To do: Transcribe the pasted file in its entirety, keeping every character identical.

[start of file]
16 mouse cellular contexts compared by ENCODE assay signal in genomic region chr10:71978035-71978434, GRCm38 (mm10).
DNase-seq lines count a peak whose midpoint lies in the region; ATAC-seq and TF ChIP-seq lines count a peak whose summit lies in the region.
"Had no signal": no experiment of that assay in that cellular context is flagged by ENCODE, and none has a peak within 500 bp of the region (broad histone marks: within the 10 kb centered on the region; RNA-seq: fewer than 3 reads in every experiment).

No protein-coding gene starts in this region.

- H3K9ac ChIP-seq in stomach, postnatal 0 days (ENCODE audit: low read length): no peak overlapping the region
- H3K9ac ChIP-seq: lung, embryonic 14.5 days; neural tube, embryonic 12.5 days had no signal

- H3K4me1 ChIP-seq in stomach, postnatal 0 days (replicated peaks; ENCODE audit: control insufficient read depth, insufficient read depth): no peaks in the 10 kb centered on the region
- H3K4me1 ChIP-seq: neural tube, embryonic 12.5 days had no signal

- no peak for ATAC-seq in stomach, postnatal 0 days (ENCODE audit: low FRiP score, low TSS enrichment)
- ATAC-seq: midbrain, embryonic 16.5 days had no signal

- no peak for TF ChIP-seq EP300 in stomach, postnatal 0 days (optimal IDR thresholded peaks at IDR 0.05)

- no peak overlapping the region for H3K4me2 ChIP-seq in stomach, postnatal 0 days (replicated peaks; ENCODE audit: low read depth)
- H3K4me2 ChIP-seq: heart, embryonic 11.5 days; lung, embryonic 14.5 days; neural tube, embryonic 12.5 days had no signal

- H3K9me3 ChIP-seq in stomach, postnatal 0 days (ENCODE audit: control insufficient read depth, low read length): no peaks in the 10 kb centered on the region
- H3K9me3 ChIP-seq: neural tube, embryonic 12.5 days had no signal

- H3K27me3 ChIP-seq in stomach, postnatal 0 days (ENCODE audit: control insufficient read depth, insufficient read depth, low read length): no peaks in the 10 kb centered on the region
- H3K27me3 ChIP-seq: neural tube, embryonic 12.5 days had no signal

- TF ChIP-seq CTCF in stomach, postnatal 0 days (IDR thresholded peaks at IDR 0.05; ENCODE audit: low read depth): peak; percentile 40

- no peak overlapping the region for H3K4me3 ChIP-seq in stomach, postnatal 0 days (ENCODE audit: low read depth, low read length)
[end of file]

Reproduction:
16 mouse cellular contexts compared by ENCODE assay signal in genomic region chr10:71978035-71978434, GRCm38 (mm10).
DNase-seq lines count a peak whose midpoint lies in the region; ATAC-seq and TF ChIP-seq lines count a peak whose summit lies in the region.
"Had no signal": no experiment of that assay in that cellular context is flagged by ENCODE, and none has a peak within 500 bp of the region (broad histone marks: within the 10 kb centered on the region; RNA-seq: fewer than 3 reads in every experiment).

No protein-coding gene starts in this region.

- H3K9ac ChIP-seq in stomach, postnatal 0 days (ENCODE audit: low read length): no peak overlapping the region
- H3K9ac ChIP-seq: lung, embryonic 14.5 days; neural tube, embryonic 12.5 days had no signal

- H3K4me1 ChIP-seq in stomach, postnatal 0 days (replicated peaks; ENCODE audit: control insufficient read depth, insufficient read depth): no peaks in the 10 kb centered on the region
- H3K4me1 ChIP-seq: neural tube, embryonic 12.5 days had no signal

- no peak for ATAC-seq in stomach, postnatal 0 days (ENCODE audit: low FRiP score, low TSS enrichment)
- ATAC-seq: midbrain, embryonic 16.5 days had no signal

- no peak for TF ChIP-seq EP300 in stomach, postnatal 0 days (optimal IDR thresholded peaks at IDR 0.05)

- no peak overlapping the region for H3K4me2 ChIP-seq in stomach, postnatal 0 days (replicated peaks; ENCODE audit: low read depth)
- H3K4me2 ChIP-seq: heart, embryonic 11.5 days; lung, embryonic 14.5 days; neural tube, embryonic 12.5 days had no signal

- H3K9me3 ChIP-seq in stomach, postnatal 0 days (ENCODE audit: control insufficient read depth, low read length): no peaks in the 10 kb centered on the region
- H3K9me3 ChIP-seq: neural tube, embryonic 12.5 days had no signal

- H3K27me3 ChIP-seq in stomach, postnatal 0 days (ENCODE audit: control insufficient read depth, insufficient read depth, low read length): no peaks in the 10 kb centered on the region
- H3K27me3 ChIP-seq: neural tube, embryonic 12.5 days had no signal

- TF ChIP-seq CTCF in stomach, postnatal 0 days (IDR thresholded peaks at IDR 0.05; ENCODE audit: low read depth): peak; percentile 40

- no peak overlapping the region for H3K4me3 ChIP-seq in stomach, postnatal 0 days (ENCODE audit: low read depth, low read length)